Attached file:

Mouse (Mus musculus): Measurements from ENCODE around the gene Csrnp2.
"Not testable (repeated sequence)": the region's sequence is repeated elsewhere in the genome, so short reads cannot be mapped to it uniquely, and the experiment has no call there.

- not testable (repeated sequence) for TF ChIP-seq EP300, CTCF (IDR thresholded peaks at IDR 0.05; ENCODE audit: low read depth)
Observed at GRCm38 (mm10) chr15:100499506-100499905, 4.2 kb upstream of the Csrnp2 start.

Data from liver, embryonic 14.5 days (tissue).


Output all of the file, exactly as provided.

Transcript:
Mouse (Mus musculus): Measurements from ENCODE around the gene Csrnp2.
"Not testable (repeated sequence)": the region's sequence is repeated elsewhere in the genome, so short reads cannot be mapped to it uniquely, and the experiment has no call there.

- not testable (repeated sequence) for TF ChIP-seq EP300, CTCF (IDR thresholded peaks at IDR 0.05; ENCODE audit: low read depth)
Observed at GRCm38 (mm10) chr15:100499506-100499905, 4.2 kb upstream of the Csrnp2 start.

Data from liver, embryonic 14.5 days (tissue).